Let me just say, this awards luncheon blew me away. It wasn’t because of the gorgeous Hotel Irvine ballroom, aglow with chandeliers and hundreds of people. Or the chic suits and secret service-like demeanor of some of the women and (surprisingly) men in attendance. The impression was made by a few common themes—themes that seem to keep popping up wherever I go, whatever events I attend, the past year.
1) Women Who Have Evolved In Their Lives And Businesses To The Point Where It’s Not About Them
The five women who took home awards—listed here—were absolutely incredible. You had Jane Buchan who has both a doctorate and Master’s degree from Harvard. CureDuchenne President and CEO, Debra Miller, who had the room in tears as she shared the story of her son’s incurable disease—a veritable death sentence. And how she went on to leverage $100 million in investments from biotech and pharmaceutical companies to fund research to find a cure for Duchenne muscular dystrophy.
As each woman got up to give a short acceptance speech they didn’t first go on about how much they knew they deserved the award—they first mentioned their shock, awe and amazement, as you’d imagine. Next, they went on to edify their fellow Women in Business Nominees. It was evident that they had taken the time to read through the bios of the 200+ nominees and underscore a common theme of the day: there are some pretty amazing women in business in Orange County.
2) Women Of Honesty & Courage
Even the women (and one gentleman) at our table were so genuine, kind and real. We got past surfacey introductions quickly to discuss when businesses actually get profitable, how to hire the right team members, how to identify strengths and align responsibilities within the business, etc.
For the couple next to us, they were delighted to have just celebrated three years in business—and it took this amount of time to get profitable, they shared.
The woman who sat next to me was a former CFO. She had left her job and fancy title for life—she was tired of “the grind,” and wanted space in her life to be available for her family, to pursue other interests, and was she retired you ask? Nope. She courageously made the conscience choice to change life directions. Yes, she was a mother but her daughter was college age and working on a master’s degree. I cannot express how much I admire this woman and her courage.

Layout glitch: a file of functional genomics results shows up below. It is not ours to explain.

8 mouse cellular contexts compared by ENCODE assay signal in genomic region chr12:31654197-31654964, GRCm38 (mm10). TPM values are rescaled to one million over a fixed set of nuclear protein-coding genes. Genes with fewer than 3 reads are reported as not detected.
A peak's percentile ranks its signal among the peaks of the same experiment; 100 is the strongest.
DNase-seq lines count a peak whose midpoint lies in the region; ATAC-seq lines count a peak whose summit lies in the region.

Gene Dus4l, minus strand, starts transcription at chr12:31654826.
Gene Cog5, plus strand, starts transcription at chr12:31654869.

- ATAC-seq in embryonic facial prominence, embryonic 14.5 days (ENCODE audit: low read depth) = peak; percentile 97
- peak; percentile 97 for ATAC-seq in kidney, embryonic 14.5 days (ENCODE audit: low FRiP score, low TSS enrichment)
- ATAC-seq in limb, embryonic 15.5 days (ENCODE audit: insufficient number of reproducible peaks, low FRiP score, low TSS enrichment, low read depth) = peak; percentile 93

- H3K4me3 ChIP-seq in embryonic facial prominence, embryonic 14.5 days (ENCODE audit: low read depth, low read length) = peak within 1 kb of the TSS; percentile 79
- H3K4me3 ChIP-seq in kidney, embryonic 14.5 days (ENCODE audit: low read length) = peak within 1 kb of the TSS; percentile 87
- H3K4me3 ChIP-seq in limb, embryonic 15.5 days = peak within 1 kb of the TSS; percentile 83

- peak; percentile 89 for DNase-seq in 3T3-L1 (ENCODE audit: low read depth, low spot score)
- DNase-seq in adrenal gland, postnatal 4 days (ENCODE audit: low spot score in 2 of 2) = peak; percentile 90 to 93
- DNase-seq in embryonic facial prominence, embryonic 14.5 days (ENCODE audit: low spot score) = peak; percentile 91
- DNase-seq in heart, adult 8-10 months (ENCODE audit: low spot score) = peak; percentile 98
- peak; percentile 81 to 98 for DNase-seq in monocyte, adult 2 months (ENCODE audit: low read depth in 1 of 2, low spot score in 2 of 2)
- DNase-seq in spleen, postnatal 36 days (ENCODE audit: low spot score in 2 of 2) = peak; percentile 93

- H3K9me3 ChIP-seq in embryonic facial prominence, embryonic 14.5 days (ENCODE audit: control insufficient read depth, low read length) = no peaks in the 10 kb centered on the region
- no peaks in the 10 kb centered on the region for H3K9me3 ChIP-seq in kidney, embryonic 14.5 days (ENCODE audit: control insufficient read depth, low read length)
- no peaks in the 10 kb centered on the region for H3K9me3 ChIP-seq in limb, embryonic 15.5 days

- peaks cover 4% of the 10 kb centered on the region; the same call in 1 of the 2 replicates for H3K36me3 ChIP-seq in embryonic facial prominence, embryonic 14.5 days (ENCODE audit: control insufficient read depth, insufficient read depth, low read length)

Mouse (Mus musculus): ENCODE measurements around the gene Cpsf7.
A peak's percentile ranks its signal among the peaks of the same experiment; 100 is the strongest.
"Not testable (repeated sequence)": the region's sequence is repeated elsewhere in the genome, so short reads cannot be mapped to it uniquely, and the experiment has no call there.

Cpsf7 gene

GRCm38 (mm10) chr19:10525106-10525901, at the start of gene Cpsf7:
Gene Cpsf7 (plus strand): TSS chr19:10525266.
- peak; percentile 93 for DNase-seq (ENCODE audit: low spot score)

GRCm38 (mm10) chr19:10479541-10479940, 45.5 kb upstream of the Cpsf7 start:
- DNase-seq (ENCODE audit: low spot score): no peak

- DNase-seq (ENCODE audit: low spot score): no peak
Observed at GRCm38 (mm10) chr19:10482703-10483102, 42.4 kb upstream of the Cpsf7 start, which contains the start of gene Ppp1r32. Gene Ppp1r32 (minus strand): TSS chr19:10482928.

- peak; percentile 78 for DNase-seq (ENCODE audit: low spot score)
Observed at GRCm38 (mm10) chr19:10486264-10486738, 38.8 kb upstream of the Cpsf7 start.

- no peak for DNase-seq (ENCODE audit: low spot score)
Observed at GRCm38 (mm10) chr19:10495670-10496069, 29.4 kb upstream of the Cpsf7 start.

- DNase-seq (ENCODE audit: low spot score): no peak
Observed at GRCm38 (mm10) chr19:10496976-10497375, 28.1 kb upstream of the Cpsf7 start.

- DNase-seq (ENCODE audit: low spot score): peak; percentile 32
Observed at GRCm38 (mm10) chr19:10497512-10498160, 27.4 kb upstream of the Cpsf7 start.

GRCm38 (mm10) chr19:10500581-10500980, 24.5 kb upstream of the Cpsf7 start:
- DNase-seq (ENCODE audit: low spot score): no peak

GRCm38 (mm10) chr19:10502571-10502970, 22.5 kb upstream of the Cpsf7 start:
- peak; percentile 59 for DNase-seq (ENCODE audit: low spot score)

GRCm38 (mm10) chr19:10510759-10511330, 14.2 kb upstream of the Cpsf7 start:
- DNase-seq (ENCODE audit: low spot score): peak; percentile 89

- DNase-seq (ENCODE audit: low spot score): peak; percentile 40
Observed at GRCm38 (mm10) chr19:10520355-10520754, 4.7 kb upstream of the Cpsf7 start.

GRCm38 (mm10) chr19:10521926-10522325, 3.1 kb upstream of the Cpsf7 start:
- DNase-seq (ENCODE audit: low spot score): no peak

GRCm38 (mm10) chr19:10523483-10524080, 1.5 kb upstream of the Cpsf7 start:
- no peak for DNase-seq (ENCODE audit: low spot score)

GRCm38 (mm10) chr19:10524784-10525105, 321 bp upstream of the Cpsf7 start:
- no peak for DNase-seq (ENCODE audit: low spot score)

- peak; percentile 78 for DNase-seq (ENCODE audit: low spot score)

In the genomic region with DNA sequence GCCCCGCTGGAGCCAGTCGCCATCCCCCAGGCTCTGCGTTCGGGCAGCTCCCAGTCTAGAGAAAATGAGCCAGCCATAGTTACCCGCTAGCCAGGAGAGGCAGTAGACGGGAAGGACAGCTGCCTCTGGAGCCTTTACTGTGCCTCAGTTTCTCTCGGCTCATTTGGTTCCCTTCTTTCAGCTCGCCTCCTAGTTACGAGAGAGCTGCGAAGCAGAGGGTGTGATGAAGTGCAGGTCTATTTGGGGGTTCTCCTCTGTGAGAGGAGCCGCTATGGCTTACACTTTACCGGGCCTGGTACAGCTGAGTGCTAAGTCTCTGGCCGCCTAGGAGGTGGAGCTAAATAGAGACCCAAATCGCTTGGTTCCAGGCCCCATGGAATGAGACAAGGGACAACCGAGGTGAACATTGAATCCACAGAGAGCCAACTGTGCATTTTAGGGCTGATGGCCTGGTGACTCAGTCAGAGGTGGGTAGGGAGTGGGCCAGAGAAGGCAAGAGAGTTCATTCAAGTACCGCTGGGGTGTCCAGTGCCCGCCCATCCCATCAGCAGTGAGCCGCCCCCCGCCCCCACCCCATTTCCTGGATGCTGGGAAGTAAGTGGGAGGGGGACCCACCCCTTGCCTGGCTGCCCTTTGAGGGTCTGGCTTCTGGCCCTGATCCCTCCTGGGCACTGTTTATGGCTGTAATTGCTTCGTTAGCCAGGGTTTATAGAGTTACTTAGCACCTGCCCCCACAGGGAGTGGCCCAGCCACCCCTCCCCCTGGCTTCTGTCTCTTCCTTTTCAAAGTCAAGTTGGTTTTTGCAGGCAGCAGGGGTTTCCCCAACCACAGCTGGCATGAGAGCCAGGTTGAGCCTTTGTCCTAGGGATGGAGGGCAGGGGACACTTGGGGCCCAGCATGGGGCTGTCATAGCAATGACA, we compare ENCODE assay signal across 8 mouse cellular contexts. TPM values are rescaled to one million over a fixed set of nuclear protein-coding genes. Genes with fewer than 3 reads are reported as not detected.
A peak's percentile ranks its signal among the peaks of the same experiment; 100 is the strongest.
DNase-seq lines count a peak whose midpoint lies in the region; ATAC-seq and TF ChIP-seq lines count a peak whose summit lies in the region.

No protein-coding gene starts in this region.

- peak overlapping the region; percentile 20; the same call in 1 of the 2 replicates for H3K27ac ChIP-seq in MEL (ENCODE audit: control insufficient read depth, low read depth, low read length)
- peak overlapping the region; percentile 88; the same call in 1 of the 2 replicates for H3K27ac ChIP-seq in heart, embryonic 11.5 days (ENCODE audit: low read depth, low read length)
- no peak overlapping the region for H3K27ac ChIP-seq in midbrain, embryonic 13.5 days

3) Women Who Are Supportive With A Killer Work Ethic
Another woman worthy of esteem was luncheon speaker, Toni Ko, founder of multi-million dollar cosmetics brand NYX. Her keynote was rich in honesty, life experience, and refreshingly down to earth and funny, as well.
Last summer, Ko sold her company to the world’s largest cosmetics maker, L’Oréal. Of course, everyone wants to know the “secret sauce” of how she pulled off the feat. And she did touch on it, briefly. But spent more time on topics truly affecting women in the business world today.
“Work-life balance is pretty darn hard to achieve,” said Ko. “I had zero balance. I was married to my company. My company was my child. I had to go on business trips at any given moment, which could last anywhere from a couple of days to a couple of weeks … and I lived out of my luggage for the last 15 years.”
“For those of you who are okay with this kind of lifestyle and choose to go as far as you can in the career world, don’t be afraid to hire as much help as you want to,” she continued. “This is actually good for our eco-system because hiring people creates employment—and by hiring people to do your laundry, clean, dishes, even hiring nannies—this is all okay.”
Chelsey and I especially enjoyed Toni’s story about the live-in nanny she has for her dog, Bruce. As fellow dog owners and animal lovers we love that she “went there.” It’s not about being absurd or spending money on a useless expense it’s about the peace of mind having this person gave her—the real estate in her brain that would’ve been occupied by worry was now free, open and available to fully focus on her business and its success. And success she achieved.
The acquisition of NYX Cosmetics by L’Oréal was one of the largest deals in the cosmetics industry (if not the largest), in the past year. Ko’s emphasis went deeper than the financials and business strategies behind this huge deal.
“True equality is letting women make their own choices.”
Boy was this powerful. Going back to the former CFO, above, who left the corporate world in a deliberate effort to invest her time differently. Or the mother who refused to accept her son’s Duchenne diagnosis as a death sentence, and left a career in publishing to tackle the disease head-on. These women resonate with me because I took the big leap just last year, after the birth of my daughter. I left the corporate world, with its bigness and stability, to pursue God’s (even bigger) plans for my life.
Could the root of these brave decisions be the “secret sauce?”
I’ll leave that for you to ponder.
Toni’s take on the “secret sauce” will be shared in a follow-up post. In the meantime, learn more about Toni Ko and her incredible story by following her on Instagram, at @ToniBologni.
For more information about the Orange County Business Journal’s Women in Business Awards, pickup a copy of the journal on Monday, July 6, 2015 for profiles of each of the five award winners.
Rochelle Veturis Coles is Chief Executive Officer, Public Relations & New Media Strategist at Sister Act Media. Her consultancy works with mission-focused brands to amplify their impact in the “socialmediasphere.” Last year alone, she worked with more than 200 newsprint, television, and online media outlets. Named a “Twitter Powerhouse” by the Huffington Post, Rochelle has also been featured on MSNBC’s Your Business, KTLA5, OC Family, OC Metro Business, Orange County Business Journal, and Orange County Register, to name a few.